Sheds offer outdoor storage and an attractive focal point for your yard.
Nestled into a wooded backyard, this New England-style shed offers ample storage space for garden tools and lawn equipment. Double doors accommodate large equipment, such as a riding mower. The eight-paned glass side windows allow natural light inside, so the shed could also double as a workshop or teahouse. The exterior color, a soft gray, helps this small building be an asset to the landscape, without calling attention to itself.
Sheds can be hardworking and pretty--and here's an example. Teal accents against a chocolate-brown exterior add a storybook cuteness accentuated by the architectural details of shutters, a window box, and cupola. A ramp leading to the door allows for easy storage of lawnmowers, garden carts, or fertilizer spreaders.
A farmhouse and its front-yard shed have some architectural fun. The shed is a scaled-down replica of the house. The tradition of building a whimsical building, sometimes called a folly, on your property dates back to the 19th century. Yet a small building like this can serve endless uses: child's playhouse, storage shed, garden potting shed, or outdoor living area.
Small buildings can take on all sorts of uses. This newly built maple-sugaring shed features four front-facing windows to provide natural light for working inside. Double doors allow garden cart or wheelbarrow entry. The wooded area around the shed was carefully cleared and leveled before construction began. Landscaping with low-growing shrubs will be the final step to gracefully incorporate the shed into the yard. The exterior is water-sealed wood, which requires occasional resealing but otherwise is nearly care free.
Thanks to clever siting, this shed serves three purposes: its porch offers a great view of the water; the structure adds a cabin-on-a-lake appeal to a small pond; and the small space inside is used to store fishing, swimming, and canoeing gear. Window boxes make it look more like a little cabin than a shed.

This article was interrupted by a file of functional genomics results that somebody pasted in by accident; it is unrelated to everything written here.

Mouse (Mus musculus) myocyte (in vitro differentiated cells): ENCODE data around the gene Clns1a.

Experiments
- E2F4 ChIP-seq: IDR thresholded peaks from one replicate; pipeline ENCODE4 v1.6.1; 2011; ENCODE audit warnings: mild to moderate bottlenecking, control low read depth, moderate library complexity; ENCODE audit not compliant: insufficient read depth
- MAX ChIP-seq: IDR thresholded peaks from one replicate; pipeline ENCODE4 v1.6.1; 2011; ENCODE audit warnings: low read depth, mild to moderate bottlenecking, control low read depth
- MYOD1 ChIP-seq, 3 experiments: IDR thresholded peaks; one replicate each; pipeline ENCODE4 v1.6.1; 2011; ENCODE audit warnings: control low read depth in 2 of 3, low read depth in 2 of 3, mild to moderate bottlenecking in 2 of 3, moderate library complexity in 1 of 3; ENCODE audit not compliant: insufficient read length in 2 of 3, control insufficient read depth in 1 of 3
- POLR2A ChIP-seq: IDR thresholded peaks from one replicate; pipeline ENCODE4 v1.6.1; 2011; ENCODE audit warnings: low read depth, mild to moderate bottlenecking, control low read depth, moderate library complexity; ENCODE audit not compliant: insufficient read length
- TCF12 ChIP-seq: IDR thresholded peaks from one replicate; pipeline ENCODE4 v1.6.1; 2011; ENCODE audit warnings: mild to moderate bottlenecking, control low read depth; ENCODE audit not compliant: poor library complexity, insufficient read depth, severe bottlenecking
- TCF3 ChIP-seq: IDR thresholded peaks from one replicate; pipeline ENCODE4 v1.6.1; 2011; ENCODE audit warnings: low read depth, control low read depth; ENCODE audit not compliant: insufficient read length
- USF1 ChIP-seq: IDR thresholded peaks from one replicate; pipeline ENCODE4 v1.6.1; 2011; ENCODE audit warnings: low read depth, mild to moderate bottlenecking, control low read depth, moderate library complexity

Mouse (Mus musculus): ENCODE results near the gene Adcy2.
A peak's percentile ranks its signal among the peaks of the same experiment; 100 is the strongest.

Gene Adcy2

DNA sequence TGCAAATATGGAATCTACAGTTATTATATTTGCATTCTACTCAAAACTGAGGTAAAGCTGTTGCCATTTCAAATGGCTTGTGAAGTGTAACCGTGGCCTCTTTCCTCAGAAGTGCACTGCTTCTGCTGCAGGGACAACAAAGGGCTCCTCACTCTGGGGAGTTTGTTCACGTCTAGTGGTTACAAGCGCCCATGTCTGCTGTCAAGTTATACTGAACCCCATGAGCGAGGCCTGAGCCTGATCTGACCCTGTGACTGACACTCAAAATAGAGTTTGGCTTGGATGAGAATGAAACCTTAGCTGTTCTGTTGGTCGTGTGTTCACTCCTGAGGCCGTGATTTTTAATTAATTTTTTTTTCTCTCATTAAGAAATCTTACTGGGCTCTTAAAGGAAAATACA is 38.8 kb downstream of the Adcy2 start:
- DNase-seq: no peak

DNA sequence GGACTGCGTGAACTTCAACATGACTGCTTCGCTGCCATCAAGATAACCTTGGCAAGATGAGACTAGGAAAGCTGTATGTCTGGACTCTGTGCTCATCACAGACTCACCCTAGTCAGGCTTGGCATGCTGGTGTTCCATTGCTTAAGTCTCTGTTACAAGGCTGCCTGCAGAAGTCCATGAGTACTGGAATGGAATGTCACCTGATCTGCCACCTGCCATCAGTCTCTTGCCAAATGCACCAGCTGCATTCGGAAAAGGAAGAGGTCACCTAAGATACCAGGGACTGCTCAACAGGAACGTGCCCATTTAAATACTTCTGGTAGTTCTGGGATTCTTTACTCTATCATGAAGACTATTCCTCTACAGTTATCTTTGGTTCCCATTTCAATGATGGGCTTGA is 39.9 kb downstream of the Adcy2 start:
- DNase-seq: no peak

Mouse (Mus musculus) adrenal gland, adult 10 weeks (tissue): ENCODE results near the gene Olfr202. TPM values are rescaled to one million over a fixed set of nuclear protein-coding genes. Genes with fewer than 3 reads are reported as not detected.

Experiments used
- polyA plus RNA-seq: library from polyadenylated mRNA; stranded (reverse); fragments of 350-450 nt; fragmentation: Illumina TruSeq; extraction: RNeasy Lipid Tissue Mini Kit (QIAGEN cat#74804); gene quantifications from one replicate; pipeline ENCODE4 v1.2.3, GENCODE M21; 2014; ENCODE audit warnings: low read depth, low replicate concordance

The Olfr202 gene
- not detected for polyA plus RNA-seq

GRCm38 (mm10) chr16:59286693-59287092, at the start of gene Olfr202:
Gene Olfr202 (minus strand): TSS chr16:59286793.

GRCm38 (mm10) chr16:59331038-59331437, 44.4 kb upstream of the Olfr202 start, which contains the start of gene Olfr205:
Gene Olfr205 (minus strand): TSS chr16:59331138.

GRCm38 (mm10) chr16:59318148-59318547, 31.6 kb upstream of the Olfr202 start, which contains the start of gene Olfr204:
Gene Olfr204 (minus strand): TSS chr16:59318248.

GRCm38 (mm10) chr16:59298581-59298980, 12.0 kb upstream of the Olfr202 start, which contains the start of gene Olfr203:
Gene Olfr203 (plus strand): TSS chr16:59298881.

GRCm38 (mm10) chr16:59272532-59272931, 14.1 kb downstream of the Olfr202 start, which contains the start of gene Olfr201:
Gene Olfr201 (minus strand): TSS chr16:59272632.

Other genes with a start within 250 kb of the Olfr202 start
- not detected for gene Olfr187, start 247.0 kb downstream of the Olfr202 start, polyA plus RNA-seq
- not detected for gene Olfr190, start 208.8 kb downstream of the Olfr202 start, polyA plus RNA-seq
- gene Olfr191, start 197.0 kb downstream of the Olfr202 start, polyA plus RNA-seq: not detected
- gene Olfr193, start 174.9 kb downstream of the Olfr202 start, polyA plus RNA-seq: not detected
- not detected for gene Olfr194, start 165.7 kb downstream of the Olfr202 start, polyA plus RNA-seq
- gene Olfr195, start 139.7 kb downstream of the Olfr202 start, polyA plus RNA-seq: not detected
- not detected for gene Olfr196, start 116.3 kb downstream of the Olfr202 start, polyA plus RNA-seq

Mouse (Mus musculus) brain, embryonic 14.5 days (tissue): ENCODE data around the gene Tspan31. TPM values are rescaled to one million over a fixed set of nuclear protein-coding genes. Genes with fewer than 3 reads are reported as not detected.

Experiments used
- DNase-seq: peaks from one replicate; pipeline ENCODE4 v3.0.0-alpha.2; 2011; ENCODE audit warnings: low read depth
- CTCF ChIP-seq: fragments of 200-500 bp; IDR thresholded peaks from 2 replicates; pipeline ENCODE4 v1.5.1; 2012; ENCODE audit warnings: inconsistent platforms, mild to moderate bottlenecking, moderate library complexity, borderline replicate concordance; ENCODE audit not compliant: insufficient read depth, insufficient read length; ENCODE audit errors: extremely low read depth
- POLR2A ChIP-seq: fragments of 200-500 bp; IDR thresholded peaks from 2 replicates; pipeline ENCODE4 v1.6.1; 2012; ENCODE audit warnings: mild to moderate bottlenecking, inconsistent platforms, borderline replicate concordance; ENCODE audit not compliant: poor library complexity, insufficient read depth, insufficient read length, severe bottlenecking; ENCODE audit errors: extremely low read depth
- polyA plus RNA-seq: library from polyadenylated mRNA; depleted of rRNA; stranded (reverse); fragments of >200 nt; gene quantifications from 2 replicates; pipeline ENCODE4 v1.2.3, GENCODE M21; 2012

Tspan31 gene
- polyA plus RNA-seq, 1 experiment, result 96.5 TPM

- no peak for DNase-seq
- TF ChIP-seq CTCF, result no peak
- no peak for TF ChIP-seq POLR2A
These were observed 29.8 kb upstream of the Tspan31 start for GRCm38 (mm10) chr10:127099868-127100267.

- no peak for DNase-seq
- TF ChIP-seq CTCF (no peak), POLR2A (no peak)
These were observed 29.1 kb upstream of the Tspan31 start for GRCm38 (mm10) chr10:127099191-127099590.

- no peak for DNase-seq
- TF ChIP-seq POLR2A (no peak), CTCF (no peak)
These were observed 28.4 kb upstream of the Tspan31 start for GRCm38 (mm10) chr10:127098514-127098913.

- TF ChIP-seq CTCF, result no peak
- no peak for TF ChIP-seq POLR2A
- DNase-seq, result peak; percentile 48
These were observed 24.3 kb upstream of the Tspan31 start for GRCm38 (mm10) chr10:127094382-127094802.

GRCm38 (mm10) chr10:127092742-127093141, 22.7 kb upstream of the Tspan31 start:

You don't need entirely level ground in order to enjoy the charms of a shed. Although skid foundations are limited to level ground, you can stack blocks to cope with moderate grade changes. This shed features eight-paned windows and a double door.
Perched on a picturesque shoreline, this lakeside shed stows boating and fishing gear. Although small, it features many classic architectural details, such as a Dutch door, six-paned window with shutters, a window box planted with flowers, and a cupola. Sheds take on multiple purposes as both storage buildings and decorative additions to a property.
This lovely little mini cottage started life as a stock storage shed kit. Now a hobbyist retreat, the tiny building features board-and-batten siding, architectural shingles, and copper flashing that directs rainwater away from the door below. The slightly raised roof gives the shed a dormered appearance.
What an attractive way to store logs for the fireplace! This wood shed measures 10x4 feet and features a classic saltbox roof design. The rearward slope directs most of the rain and snow to the ground behind the shed, keeping the logs dry. Situated at the edge of the lot, this shed backs to the woods so the owner doesn't have to transport heavy rounds of unsplit wood across the yard.